F-35 Lightning II aircraft operating at 12 different locations worldwide surpassed the 50,000 flight hour mark this month.
The first flight hour was achieved by an F-35B aircraft, BF-1, June 1, 2008. The 25,000 flight hour milestone occurred in December 2014, six years and six months later. As a sign of program growth and maturity, the second 25,000 flight hours were reached only one year and two months later.
“The F-35 program continues to grow and accelerate as we complete additional flight testing and increase deliveries to our U.S. and partner warfighters,” said Lt. Gen. Christopher Bogdan, F-35 Joint Program Executive Officer. “The next 50,000 hours will be achieved much quicker as we double the size of the F-35 fleet worldwide in the next three years alone.”
Flight hours are divided into two main categories: Operational flying hours, flown by 155 jets delivered to six different nations, and System Development and Demonstration (SDD) flight test hours, flown by 18 aircraft assigned to the Integrated Test Forces at Edwards AFB, and NAS Pax River. Of the 50,000 hours, operational jets flew approximately 37,950 hours while SDD aircraft flew 12,050 hours. More than one third of the program’s flight hours were flown in 2015 alone. Among the three variants, approximately 26,000 hours were flown by the F-35A, 18,000 hours by the F-35B and 6,000 by the F-35C.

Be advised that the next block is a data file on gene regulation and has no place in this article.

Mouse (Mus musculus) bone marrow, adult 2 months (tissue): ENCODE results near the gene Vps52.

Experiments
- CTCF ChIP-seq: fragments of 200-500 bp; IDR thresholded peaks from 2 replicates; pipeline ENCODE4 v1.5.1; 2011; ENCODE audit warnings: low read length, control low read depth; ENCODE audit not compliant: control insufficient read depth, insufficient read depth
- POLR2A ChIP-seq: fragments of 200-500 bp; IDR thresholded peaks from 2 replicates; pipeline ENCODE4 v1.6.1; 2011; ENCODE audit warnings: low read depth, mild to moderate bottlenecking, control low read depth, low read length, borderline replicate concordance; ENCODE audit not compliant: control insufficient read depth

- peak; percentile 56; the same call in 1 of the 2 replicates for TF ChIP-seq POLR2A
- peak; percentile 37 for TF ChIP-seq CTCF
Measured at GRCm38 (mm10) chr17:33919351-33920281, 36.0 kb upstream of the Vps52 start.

F-35s are flying at eight operating locations: Edwards Air Force Base, California, Eglin AFB, Florida, Hill AFB, Utah, Luke AFB, Arizona, Marine Corps Air Station Beaufort, South Carolina, MCAS Yuma, Arizona, Naval Air Station Patuxent River, Maryland, and Nellis AFB, Nevada. Jets are also flown at two F-35 depot locations at MCAS Cherry Point, North Carolina, and the Ogden Air Logistics Complex at Hill AFB, Utah. Flight hours were also recorded at the two F-35 production facilities at Cameri, Italy, and Fort Worth, Texas.
To date, more than 250 F-35 pilots and 2,400 aircraft maintainers from six nations are trained and more than 110 jets are jointly under construction at both production facilities.
Three distinct variants of the F-35 will replace the F-16 Fighting Falcon and A/OA-10 Thunderbolt II for the U.S. Air Force, the F/A-18 Hornet for the U.S. Navy, the F/A-18 and AV-8B Harrier for the U.S. Marine Corps, and a variety of fighters for at least ten other countries. Following the U.S. Marine Corps’ July 2015 combat-ready Initial Operational Capability (IOC) declaration, the U.S. Air Force and U.S. Navy intend to attain service IOC this summer and in 2018, respectively.
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